Former Skills Minister John Hayes has called for more to be done to improve careers advice for young people in what he jokingly called his “comeback” to FE.
Speaking on FE and skills for the first time since leaving the role, Mr Hayes said the sector had a lot to be proud of.
But, Mr Hayes, who is currently Minister Without Portfolio, said: “Whatever our achievements I don’t claim we’ve got everything right yet.”
He added: “I’m very proud that I established the first and long overdue National Careers Service.
“But I think there is more that we can do in that respect — we need to give careers education the priority it deserves.”
In calling for improved careers guidance, Mr Hayes, who was at the NCFE Upskilling the Nation conference on Thursday, February 6, joins voices from across the sector including the Association of Colleges, which recently launched the Careers Guidance: Guaranteed campaign on the issue. Careers guidance in schools has also come under fire from Ofsted itself.
Mr Hayes, who served as Shadow Skills Minister between 2007 and 2010 and then Skills Minister from the 2010 General Election to September 2012 when he was succeeded by Matthew Hancock, further said the reforms to the school system under Education Secretary Michael Gove would have a positive impact on colleges.
“By reforming the school system way we will remove the need for the FE system to act as a remedial sector which compensates for the failures earlier on,” he said.
“And that will change both the priorities and expectations of further education, the character and status of the sector.”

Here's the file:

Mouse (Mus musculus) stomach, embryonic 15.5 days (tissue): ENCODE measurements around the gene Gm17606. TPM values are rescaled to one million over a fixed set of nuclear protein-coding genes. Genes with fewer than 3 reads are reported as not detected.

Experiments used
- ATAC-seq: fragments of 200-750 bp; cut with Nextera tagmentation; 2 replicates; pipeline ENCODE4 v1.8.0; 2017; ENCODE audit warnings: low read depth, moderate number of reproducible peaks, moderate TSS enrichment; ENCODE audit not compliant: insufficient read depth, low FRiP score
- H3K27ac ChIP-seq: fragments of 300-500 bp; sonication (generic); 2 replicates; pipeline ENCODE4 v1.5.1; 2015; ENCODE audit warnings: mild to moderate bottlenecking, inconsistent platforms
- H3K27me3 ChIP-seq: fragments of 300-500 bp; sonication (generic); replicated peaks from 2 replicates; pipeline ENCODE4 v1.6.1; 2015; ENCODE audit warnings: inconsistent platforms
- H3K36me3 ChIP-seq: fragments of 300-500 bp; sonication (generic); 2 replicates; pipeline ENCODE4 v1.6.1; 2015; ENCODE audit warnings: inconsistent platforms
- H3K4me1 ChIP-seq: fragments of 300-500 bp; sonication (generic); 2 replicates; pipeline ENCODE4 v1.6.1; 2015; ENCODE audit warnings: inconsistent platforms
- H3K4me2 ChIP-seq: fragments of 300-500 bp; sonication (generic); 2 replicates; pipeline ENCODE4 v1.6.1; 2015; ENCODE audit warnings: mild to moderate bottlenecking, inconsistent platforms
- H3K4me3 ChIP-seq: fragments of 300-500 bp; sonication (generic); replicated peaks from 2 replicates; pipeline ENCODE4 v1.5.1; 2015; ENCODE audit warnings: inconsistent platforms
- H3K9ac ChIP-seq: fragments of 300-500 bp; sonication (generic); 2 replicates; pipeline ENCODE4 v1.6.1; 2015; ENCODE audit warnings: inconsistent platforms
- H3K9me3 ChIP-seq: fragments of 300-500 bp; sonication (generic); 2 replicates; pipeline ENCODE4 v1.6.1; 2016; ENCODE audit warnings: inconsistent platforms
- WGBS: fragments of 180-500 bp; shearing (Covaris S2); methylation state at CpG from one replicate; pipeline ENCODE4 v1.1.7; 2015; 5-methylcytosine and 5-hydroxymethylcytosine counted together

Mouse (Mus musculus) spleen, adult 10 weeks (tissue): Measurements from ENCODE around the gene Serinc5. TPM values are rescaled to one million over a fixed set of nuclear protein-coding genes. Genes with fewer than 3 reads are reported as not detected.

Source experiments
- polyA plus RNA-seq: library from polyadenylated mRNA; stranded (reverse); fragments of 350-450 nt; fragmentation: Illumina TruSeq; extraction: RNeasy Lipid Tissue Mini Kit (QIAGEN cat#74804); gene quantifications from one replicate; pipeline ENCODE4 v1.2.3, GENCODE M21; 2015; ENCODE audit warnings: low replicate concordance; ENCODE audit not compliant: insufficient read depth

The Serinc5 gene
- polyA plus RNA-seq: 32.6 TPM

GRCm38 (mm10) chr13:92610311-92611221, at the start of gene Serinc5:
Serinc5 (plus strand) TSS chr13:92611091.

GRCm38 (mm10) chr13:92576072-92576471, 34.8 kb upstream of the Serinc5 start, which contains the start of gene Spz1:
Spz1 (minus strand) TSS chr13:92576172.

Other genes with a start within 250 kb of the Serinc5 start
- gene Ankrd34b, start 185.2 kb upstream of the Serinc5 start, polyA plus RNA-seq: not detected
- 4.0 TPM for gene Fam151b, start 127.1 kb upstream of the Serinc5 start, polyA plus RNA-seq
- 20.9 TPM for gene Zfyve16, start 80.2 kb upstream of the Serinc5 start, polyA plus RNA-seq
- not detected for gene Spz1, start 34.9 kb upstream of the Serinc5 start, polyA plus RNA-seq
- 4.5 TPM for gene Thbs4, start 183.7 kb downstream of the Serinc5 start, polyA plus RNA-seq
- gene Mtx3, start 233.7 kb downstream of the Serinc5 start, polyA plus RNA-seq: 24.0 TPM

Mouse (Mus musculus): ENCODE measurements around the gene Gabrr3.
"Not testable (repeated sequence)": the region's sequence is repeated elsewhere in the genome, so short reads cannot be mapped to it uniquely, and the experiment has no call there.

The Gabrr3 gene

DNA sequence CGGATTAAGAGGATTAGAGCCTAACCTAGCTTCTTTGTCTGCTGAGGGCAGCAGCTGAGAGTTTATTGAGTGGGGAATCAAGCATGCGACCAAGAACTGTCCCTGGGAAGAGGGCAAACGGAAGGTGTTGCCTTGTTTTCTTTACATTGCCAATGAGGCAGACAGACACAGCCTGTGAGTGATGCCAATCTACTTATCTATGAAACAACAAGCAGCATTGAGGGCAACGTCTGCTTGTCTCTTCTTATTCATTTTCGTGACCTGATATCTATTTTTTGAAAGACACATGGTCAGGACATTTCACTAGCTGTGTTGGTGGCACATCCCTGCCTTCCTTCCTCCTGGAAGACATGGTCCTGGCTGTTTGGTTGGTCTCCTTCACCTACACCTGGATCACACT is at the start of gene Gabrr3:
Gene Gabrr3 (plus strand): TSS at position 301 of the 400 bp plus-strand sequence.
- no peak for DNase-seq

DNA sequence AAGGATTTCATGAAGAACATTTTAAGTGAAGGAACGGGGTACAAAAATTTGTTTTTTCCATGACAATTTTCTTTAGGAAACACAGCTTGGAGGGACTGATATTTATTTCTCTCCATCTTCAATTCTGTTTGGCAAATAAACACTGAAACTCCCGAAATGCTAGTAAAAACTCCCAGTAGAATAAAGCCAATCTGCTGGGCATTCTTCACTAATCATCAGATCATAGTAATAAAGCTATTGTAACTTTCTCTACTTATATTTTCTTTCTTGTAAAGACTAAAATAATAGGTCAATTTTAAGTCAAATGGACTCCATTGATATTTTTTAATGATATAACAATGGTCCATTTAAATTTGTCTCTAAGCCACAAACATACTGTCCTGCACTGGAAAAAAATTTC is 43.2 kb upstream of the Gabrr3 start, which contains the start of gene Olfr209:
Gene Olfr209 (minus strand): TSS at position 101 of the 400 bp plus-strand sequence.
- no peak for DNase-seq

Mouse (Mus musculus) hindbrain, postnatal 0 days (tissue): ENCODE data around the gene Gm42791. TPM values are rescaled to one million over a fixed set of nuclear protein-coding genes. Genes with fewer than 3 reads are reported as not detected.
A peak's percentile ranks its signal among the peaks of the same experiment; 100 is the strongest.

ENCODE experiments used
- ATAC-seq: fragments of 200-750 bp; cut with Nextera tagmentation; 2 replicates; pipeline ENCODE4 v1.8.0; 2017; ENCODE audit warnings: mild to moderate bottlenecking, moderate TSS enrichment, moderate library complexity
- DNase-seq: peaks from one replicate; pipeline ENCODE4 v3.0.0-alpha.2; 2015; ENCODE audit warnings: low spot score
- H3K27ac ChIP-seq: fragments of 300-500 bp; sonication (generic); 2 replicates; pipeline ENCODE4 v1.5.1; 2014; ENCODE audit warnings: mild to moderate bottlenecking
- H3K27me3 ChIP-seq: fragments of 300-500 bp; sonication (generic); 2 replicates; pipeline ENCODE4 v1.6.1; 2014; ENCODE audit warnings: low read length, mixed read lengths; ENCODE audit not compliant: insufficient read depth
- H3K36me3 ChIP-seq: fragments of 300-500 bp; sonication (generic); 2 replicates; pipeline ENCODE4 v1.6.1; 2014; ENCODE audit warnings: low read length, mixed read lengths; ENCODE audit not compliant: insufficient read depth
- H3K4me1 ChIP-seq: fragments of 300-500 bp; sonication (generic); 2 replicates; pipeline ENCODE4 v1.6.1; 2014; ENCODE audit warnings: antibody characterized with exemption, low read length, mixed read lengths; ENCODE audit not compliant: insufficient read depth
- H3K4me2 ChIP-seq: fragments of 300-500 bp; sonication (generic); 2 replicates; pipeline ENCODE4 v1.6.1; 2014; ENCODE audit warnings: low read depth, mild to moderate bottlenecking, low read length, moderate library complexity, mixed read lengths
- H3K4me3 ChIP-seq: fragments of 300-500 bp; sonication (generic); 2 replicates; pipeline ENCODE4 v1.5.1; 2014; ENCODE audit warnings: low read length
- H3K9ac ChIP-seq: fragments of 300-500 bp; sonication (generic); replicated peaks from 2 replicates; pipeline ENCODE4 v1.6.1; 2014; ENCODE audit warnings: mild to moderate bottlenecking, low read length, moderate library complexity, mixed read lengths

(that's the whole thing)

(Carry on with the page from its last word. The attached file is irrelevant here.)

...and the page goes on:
He also spoke to FE Week about the Education and Training Foundation, an organisation which was first thought up as the FE Guild during his time as Skills Minister, but was brought to life under Mr Hancock.
Mr Hayes said: “I think the journey we travelled is a long one it’s an ambitious set of objectives that we set out and I think we’re on the road to achieving those ambitions.
“I remain committed to the idea that part of the solution to the problem of driving up standards is that you have to have a twofold approach, with employer involvement and with an FE sector which has sufficient status to be regarded by employers as the right place to go to get what they need.
“For me the two things can only work when they happen in parallel… and I hope that’s what we deliver over the course of this parliament.”
He finished by saying that he was optimistic about the raised profile of the FE sector.
“When I first became the Shadow Minister, how often did you hear ministers talking about skills and apprenticeships as part of their routine political dialogue?” he said.
“Now, the Chancellor or the Prime Minister barely go a day or a week without mentioning skills, and they have listed apprenticeships as one of the core achievements of this government.
“When I first started talking about apprenticeships, I was regarded as a bit odd.
Referring to comments he had made as Skills Minister which portrayed FE as “the Cinderella sector” in comparison with schools and HE, he said: “There are clear signs that something I’ve always hoped for is starting to happen, FE and skills are no longer the Cinderella they were once described as.”